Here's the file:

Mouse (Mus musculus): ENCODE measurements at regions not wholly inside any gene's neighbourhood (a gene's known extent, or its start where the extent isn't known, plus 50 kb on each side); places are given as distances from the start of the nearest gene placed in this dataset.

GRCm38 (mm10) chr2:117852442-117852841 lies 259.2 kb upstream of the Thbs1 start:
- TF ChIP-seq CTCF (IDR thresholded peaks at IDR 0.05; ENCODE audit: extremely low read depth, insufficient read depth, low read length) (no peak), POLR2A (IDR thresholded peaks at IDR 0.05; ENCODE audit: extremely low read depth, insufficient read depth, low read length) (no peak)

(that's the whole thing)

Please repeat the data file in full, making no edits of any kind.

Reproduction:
Mouse (Mus musculus): ENCODE measurements at regions not wholly inside any gene's neighbourhood (a gene's known extent, or its start where the extent isn't known, plus 50 kb on each side); places are given as distances from the start of the nearest gene placed in this dataset.

GRCm38 (mm10) chr2:117852442-117852841 lies 259.2 kb upstream of the Thbs1 start:
- TF ChIP-seq CTCF (IDR thresholded peaks at IDR 0.05; ENCODE audit: extremely low read depth, insufficient read depth, low read length) (no peak), POLR2A (IDR thresholded peaks at IDR 0.05; ENCODE audit: extremely low read depth, insufficient read depth, low read length) (no peak)